The Swedish Supreme Administrative Court, applying the ECJ
ruling in Marks & Spencer, rules that the Swedish rules on
group contributions are contrary to EU Law.
Sweden operates a system under which a company may make a group
contribution to another company. The group contribution is deducted
from the taxable profits of the contributing company and is
accounted for as taxable income by the recipient company.
Under Swedish law it is required that both the contributing and
the recipient company are liable to tax on business income in
The Swedish Supreme Administrative Court, applying the ECJ's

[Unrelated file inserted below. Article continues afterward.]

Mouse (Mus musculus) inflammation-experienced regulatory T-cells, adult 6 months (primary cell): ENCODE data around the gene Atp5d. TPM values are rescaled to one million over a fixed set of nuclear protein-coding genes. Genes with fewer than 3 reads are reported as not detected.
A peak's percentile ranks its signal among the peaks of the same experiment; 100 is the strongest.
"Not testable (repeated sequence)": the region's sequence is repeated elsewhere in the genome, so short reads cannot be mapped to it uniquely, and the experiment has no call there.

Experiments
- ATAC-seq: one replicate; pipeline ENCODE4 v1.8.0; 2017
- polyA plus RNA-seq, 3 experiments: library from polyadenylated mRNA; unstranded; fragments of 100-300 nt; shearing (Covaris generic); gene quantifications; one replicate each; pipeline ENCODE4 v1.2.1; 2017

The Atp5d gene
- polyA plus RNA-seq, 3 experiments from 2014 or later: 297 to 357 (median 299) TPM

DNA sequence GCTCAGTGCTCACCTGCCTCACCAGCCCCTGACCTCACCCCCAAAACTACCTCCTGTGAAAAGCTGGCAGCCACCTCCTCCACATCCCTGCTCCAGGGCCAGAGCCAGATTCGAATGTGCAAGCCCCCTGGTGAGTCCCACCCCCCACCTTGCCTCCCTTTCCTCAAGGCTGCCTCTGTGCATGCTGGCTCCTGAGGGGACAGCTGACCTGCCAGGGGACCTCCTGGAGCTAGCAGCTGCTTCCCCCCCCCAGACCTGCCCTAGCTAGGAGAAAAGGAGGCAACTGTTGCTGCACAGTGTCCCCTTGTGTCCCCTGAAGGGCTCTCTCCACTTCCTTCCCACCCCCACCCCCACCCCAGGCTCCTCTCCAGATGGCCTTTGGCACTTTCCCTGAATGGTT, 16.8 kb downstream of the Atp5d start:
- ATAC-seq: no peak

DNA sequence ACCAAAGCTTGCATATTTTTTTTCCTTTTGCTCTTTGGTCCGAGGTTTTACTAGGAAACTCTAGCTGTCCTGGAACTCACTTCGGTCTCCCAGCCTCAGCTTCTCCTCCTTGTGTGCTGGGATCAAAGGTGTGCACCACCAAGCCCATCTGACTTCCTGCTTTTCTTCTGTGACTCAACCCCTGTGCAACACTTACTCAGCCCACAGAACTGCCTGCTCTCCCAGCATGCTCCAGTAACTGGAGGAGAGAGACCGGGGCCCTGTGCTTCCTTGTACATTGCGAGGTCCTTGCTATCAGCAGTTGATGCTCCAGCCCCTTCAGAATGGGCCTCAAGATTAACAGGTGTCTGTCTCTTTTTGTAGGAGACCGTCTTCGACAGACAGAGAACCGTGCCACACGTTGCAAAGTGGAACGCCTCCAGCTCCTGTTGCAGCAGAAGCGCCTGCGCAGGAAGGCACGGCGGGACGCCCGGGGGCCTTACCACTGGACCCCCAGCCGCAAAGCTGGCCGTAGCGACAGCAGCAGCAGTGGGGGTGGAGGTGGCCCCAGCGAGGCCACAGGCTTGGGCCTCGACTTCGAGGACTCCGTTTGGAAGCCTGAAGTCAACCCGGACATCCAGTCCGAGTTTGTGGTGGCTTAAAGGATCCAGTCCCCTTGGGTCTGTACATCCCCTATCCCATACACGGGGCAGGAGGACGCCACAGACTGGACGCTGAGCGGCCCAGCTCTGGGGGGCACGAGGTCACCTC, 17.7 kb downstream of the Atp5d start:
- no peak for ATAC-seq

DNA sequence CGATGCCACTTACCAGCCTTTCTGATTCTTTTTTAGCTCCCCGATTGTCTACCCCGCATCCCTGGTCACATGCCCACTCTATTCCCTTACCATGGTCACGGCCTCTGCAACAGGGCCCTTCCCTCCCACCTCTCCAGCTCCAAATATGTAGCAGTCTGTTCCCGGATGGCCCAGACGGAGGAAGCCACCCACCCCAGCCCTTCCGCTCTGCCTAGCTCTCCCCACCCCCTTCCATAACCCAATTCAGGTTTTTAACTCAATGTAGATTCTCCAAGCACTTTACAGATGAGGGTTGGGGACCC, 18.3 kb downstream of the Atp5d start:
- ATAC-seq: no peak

decision in Marks & Spencer, held that a Swedish parent was
entitled to deduct a cross border group contribution made to its
Dutch subsidiary. The contribution was made during the tax year in
which the Dutch subsidiary was finally liquidated.
The Court distinguished between losses which became unusable
through the trading position of the company and losses which became
unusable through the operation of foreign tax provisions. Thus
while the contribution made to the Dutch subsidiary was allowed,
the Court did not allow a contribution to an Italian subsidiary
whose losses could no longer be used by operation of Italian
The Court also held that a contribution could only be made in
respect of categories of losses recognised by Swedish law.
The Swedish Court's ruling is interesting because the
Swedish group contribution rules had previously been thought to be
compatible with EC law in the light of...